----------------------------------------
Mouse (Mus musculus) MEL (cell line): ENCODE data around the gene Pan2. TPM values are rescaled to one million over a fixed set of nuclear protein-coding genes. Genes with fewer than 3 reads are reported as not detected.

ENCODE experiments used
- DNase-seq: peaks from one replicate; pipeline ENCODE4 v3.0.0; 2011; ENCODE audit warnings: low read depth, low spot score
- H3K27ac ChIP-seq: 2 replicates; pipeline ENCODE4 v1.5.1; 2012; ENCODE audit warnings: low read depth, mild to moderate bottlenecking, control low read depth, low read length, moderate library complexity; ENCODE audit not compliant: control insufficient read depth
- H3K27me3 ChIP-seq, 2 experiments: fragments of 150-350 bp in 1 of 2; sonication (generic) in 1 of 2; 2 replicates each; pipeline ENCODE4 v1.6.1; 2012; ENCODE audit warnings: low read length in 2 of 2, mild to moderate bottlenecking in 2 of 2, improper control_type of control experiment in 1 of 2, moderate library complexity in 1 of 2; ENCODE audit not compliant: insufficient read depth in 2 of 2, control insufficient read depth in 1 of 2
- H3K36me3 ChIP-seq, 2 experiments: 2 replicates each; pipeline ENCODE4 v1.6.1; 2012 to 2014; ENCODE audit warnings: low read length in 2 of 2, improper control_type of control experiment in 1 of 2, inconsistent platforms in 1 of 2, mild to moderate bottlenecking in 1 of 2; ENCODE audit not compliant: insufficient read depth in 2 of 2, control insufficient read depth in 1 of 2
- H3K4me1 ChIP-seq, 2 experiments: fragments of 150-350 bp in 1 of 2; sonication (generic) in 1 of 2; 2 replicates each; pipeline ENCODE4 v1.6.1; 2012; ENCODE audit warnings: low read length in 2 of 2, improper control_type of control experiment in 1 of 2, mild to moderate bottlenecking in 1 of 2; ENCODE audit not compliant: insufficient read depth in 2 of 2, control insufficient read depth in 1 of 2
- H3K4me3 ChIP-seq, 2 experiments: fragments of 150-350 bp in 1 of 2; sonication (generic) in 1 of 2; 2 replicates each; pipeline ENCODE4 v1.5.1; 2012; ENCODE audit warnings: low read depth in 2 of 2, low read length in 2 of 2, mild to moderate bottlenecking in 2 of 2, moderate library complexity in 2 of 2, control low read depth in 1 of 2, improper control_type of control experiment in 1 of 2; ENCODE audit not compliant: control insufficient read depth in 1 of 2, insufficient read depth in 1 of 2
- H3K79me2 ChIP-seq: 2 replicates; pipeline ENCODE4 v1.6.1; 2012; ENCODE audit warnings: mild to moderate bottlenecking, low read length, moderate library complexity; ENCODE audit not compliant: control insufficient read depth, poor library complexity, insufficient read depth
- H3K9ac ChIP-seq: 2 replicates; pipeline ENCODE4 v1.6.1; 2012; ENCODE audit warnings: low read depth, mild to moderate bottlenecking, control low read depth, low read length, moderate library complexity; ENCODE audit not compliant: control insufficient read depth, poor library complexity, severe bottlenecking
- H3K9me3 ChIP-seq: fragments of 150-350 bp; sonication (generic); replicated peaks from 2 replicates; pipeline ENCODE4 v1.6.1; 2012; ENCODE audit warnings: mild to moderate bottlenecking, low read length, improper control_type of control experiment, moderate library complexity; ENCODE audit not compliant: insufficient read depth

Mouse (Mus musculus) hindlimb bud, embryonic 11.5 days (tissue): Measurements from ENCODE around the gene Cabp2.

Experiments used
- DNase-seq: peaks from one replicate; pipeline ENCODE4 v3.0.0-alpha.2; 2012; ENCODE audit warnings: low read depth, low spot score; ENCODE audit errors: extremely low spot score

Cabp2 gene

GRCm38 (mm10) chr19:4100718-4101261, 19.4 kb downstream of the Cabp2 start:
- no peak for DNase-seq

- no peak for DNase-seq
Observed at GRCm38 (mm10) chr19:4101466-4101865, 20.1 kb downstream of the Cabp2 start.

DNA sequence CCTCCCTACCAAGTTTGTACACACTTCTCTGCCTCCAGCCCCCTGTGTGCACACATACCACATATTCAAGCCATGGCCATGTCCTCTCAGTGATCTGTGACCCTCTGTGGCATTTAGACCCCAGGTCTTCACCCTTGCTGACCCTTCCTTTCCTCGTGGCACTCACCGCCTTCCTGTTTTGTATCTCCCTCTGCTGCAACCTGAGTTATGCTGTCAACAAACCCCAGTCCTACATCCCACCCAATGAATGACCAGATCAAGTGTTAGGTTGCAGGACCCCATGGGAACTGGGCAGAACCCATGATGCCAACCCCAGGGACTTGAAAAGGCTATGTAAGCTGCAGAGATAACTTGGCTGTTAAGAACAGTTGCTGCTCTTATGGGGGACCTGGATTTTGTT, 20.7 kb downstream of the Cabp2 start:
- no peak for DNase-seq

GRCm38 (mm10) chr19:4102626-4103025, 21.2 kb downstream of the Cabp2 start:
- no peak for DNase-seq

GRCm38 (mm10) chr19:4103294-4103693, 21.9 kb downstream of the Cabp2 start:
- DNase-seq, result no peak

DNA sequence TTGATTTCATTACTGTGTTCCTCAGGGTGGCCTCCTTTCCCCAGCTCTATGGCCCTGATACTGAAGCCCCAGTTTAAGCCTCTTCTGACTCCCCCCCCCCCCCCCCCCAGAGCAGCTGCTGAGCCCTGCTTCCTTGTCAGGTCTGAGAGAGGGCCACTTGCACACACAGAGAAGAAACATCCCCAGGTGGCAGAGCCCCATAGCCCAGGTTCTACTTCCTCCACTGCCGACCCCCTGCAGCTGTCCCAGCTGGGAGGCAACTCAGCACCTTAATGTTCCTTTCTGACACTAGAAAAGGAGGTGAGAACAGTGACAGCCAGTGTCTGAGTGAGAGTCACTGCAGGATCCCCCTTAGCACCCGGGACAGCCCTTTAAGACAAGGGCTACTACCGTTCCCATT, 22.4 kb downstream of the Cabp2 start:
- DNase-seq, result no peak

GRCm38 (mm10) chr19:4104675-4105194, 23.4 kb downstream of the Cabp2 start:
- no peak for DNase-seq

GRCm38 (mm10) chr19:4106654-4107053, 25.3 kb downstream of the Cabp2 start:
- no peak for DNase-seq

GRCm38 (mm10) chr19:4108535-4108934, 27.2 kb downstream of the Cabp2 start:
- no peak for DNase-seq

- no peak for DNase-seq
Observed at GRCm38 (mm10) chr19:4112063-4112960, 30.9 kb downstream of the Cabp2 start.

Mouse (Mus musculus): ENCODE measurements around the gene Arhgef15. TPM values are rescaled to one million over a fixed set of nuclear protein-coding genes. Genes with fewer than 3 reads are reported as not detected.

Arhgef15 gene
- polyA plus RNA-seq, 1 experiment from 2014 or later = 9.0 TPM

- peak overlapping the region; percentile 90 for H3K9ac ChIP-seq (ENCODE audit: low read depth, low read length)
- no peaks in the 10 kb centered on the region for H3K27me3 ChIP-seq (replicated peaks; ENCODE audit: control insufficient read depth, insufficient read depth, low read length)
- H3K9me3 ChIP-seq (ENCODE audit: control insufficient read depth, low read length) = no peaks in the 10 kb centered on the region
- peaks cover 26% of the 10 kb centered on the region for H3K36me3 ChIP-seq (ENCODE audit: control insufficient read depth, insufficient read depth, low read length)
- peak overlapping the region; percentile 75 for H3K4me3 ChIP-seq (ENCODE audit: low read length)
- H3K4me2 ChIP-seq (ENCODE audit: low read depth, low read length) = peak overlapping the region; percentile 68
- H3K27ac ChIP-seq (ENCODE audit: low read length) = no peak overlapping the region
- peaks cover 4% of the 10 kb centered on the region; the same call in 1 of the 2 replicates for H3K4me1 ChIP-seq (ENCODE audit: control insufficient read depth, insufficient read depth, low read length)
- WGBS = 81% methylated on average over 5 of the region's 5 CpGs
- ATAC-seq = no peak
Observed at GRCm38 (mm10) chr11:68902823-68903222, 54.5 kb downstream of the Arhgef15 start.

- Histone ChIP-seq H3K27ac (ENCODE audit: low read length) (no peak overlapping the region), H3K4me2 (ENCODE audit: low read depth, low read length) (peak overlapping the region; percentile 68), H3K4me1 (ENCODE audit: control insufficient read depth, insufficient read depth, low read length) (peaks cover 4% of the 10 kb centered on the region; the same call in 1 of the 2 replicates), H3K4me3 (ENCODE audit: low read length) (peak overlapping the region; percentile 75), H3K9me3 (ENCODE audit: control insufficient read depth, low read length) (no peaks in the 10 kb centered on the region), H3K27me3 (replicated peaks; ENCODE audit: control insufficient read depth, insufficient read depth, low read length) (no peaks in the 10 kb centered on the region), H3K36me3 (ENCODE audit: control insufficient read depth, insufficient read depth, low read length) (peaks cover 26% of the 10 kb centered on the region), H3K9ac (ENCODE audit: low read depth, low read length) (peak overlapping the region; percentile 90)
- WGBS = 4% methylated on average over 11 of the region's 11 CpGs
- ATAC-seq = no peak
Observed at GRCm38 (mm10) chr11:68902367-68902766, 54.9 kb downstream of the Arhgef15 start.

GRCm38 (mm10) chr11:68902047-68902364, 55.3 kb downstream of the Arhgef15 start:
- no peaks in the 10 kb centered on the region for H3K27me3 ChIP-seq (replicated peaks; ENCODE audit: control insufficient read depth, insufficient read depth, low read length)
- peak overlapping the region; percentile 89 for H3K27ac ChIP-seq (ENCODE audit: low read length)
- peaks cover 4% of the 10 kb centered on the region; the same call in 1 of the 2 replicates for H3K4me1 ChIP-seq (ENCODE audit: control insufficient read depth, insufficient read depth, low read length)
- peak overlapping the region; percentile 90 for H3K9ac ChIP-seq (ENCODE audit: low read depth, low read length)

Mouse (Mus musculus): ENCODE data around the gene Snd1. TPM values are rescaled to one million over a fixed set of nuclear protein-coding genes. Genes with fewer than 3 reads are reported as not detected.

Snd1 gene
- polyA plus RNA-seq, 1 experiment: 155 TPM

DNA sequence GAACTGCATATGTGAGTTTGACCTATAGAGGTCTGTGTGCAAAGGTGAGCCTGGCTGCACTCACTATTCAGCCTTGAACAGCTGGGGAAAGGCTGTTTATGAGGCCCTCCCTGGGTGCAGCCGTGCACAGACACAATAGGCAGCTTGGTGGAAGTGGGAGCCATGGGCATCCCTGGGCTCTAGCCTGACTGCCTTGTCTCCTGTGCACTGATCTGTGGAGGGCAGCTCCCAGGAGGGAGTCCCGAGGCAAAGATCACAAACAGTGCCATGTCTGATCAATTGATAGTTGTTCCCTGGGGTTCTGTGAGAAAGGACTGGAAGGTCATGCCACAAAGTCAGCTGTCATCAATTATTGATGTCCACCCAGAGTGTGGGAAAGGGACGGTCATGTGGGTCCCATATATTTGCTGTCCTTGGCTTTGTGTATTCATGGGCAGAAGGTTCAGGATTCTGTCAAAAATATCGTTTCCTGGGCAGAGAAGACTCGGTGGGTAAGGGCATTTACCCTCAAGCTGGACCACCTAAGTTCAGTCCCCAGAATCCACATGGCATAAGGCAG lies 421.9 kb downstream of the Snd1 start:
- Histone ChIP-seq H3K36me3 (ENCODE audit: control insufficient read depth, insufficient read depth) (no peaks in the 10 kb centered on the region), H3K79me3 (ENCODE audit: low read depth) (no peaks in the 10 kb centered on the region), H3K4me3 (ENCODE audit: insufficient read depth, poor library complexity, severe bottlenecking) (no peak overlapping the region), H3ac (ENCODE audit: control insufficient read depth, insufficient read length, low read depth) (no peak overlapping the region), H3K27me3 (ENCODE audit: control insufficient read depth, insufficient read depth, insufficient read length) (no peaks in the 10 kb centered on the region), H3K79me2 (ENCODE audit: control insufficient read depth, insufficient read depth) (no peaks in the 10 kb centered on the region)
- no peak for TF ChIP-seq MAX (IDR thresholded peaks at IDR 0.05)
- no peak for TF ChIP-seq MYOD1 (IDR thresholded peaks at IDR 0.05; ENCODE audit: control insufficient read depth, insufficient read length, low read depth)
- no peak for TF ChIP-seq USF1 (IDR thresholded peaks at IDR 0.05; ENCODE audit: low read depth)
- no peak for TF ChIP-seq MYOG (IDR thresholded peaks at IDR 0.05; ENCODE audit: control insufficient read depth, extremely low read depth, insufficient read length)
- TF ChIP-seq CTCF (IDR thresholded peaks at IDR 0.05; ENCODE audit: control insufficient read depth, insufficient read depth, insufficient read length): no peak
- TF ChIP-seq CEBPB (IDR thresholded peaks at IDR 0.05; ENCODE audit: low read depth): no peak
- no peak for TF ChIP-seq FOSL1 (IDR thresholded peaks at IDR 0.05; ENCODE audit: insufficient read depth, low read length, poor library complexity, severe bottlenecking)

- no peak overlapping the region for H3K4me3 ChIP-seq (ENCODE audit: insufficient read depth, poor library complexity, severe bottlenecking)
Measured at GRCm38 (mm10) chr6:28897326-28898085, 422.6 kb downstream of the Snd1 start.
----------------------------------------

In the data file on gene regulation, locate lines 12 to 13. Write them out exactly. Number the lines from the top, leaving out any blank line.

Mouse (Mus musculus) hindlimb bud, embryonic 11.5 days (tissue): Measurements from ENCODE around the gene Cabp2.

Experiments used